Should I use Memcached or Redis for WordPress caching?

Choosing between Memcached or Redis for your WordPress cache is a tough decision. Not because they have vastly different performance profiles (they don’t), but because either choice is a good one depending on your needs. In this post we’re going to explore the differences between Redis and Memcached, how they perform for WordPress, and a lot of different non-performance things you should consider when making your choice.

What is Memcached?

memcached logo

Memcached is an open-source, high performance, distributed memory object caching system. What does that mean? It means you can store a bunch of strings in memory and access them really fast. From a WordPress perspective, it means that using a caching plugin like W3 Total Cache we can store the results of the complicated SQL queries that WordPress does in memory and have them available instantly.

What is Redis?

Redis Logo

Redis is an open source in-memory store that can be used as a cache or a message broker. It’s a bit different then Memcached because you get a lot more out of the box with it. For example, Redis has built in replication, transactions, disk persistence, and provides high availability and partitioning. All those features means that managing WordPress can be a little harder to do, but not much harder. Especially if you just need to use it as a cache.

Performance

Both Redis and Memcached have excellent performance. They’re both used by some of the largest websites in the world and are fully ingrained in the Fortune 500. Given that all things are not created equal, let’s see how they perform with a read-heavy WordPress site (this blog).

The Setup

The load tests are performed against the DigitalOcean WordPress Marketplace image with either Redis or Memcached installed alongside of it. The machines have 2 vCPUs, 2 GB RAM and live in DigitalOcean’s SFO2 (San Francisco) data center.

The load test configuration:

  • 500 concurrent users
  • 2 users / second ramp up
  • 45 minute test ( ran twice )
  • Traffic comes from Digital Ocean’s NYC3 data center.

The content of the load test is a copy of this blog.

Baseline Performance (No Cache)

The baseline performance for WordPress with no cache isn’t great.

baseline requests/failures
50 requests / second with LOTS of failures

The response time also isn’t great. A little over 2 seconds on average.

baseline response times
~2 seconds response time on average.

Redis Performance

Once we install Redis and configure W3 Total Cache to use it, the number of requests that we can handle increases substantially.

redis requests/failures
300 requests per second

The requests remain steady at around 300 per second and no failures are recorded. The response time also improves quite a bit.

redis response times
Average ~475ms response time

475ms isn’t bad at all. That’s 4 times faster response times then without any caching at all.

Memcached Performance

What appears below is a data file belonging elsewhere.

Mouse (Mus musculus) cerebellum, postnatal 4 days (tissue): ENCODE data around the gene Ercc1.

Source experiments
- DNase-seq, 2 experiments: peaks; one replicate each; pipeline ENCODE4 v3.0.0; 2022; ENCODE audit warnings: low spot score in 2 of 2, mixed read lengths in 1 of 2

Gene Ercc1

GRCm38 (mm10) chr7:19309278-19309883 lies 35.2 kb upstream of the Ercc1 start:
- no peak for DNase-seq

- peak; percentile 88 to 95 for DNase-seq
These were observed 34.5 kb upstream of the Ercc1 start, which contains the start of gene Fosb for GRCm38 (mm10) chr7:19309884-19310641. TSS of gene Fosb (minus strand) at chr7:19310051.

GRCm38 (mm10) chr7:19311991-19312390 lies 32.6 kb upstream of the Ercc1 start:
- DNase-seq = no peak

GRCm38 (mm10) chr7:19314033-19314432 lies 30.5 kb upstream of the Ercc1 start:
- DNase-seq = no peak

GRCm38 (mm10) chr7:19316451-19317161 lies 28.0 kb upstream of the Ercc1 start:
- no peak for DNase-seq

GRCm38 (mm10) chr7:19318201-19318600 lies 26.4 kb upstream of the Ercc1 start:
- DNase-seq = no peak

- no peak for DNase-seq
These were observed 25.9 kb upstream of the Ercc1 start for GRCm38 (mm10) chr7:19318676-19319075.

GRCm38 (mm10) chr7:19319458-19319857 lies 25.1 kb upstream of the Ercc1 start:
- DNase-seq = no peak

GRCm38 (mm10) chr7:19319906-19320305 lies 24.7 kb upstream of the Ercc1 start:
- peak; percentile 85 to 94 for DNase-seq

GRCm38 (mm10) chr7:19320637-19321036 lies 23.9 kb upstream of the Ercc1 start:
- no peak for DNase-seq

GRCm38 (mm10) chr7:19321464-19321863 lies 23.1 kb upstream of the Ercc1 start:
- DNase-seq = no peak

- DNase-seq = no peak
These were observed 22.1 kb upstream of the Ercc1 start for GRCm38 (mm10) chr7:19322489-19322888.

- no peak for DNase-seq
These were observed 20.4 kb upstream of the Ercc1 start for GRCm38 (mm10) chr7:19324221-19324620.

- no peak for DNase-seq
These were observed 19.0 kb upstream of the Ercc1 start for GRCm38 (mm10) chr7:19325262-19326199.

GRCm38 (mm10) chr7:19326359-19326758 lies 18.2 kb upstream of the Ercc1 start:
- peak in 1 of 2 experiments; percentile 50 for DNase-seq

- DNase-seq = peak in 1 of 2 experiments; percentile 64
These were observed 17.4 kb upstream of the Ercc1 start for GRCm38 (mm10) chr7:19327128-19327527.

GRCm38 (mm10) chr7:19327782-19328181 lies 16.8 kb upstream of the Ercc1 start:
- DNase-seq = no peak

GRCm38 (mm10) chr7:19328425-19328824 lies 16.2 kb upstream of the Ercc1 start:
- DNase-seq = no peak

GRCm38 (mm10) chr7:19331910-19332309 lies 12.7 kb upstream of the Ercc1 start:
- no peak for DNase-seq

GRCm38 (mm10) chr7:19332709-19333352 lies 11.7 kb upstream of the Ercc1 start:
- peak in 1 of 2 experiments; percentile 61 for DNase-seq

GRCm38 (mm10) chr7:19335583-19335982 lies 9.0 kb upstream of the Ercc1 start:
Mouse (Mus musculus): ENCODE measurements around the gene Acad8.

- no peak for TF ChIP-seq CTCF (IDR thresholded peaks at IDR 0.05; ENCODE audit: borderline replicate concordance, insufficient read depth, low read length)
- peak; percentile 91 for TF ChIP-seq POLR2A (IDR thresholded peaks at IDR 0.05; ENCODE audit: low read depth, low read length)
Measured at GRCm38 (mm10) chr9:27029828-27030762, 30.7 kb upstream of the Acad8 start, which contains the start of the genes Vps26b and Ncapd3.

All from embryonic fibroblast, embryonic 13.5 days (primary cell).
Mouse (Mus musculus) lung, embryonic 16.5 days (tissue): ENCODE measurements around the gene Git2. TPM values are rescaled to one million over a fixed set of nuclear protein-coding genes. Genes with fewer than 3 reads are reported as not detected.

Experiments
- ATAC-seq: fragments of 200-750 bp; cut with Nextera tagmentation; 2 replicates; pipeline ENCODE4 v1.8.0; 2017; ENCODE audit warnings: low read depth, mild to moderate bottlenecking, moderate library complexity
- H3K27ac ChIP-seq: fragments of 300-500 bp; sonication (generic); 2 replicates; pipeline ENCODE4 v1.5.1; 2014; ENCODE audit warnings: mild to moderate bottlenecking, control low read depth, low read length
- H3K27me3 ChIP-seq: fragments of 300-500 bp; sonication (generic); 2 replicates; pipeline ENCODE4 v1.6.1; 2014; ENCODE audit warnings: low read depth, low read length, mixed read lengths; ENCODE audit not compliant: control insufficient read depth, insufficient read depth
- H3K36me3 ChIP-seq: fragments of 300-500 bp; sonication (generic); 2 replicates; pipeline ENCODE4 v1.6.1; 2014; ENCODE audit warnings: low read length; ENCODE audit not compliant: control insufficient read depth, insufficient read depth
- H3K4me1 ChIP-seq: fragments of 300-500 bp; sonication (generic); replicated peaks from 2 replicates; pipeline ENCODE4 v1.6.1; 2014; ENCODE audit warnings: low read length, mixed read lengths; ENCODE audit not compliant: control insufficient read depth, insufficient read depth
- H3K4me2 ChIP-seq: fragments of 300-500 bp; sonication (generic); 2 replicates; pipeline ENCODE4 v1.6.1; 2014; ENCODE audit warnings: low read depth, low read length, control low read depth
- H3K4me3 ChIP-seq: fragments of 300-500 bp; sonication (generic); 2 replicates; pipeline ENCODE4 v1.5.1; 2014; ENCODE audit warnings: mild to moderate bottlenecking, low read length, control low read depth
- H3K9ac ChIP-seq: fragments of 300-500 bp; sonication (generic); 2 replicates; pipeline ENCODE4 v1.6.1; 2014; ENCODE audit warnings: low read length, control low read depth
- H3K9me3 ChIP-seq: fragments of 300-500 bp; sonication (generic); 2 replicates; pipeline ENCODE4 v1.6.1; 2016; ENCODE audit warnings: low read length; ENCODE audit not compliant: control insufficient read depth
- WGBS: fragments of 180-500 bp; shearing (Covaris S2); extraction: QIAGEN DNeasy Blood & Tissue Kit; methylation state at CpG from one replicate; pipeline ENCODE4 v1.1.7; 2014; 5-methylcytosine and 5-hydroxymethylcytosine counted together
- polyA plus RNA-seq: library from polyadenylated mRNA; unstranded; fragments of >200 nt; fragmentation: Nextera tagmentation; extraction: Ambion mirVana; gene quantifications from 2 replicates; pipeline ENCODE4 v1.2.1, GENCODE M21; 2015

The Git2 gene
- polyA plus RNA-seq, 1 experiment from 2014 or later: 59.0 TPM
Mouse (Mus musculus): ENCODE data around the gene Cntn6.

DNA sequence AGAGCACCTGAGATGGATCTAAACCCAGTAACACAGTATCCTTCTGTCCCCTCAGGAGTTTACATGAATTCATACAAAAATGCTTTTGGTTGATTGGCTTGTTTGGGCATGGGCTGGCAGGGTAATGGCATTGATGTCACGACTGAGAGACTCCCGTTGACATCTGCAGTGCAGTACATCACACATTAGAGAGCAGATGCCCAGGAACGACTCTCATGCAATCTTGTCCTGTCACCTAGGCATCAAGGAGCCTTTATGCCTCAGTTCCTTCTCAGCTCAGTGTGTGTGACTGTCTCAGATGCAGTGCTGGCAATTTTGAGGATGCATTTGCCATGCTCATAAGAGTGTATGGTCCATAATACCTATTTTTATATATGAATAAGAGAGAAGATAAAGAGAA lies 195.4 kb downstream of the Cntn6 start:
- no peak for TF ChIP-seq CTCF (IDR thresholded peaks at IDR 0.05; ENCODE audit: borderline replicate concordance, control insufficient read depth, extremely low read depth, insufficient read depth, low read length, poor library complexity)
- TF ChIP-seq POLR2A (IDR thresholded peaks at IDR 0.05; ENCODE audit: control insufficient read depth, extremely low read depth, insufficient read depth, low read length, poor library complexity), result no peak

With Memcached installed and W3 Total Cache configured to use it, we see some excellent performance.

memcached requests/failures
425 requests per second

In this situation, Memcached performs even better then Redis with 425 req/s versus Redis’ 300 req/s. Response time improvements are similar.

memcached response times
115ms response time

The Memcached response time is almost 3 times faster than the Redis response time. In general, the results where Memcached is faster than Redis are surprising. In most benchmarks Redis is equal or faster than Memcached, so it’s likely a configuration problem.

Other Considerations

When deciding what cache to use with your WordPress setup, there are a few other considerations your should be looking at:

  • Ease of setup – As you can see from the performance results above, Memcached has better performance out of the box. Knowing what I know about Redis this is likely a configuration issue, but the fact that I could get that level of performance with no configuration from Memcached is a good data point.
  • 3rd Party Hosting – Do you really want to manage your own Redis or Memcached server? If you don’t, you’ll want to look at the landscape of 3rd party providers. Redis has a robust provider ecosystem. Memcached’s is a little less robust.
  • Persistence – Do you need your cache to survive a reboot? This is important if the cost of re-populating your cache is too high for your system. If you do need persistence, Redis is your best option.
  • High Availability If you need high availability of your caching cluster, Redis is the clear winner here. Memcached can be made to operate this way, but Redis has it baked in to the core of the application.

If you’d like to see the full results of the load testing runs on Kernl, see the links below.

WordPress Plugin Performance Implications: Wordfence

In the world of WordPress there are a lot of different plugins you can install to extend its functionality. One of the most popular plugins is Wordfence, a security plugin developed by the fine folks over at Defiant.

Test the performance implications of your own WordPress plugins with Kernl WordPress Load Testing.

Most WordPress developers understand that the more plugins you add to your site the slower it goes, but exactly how much slower isn’t something that is often measured. More importantly, nobody has bothered to figure out the performance implications of installing many of the most popular plugins available to WordPress users today.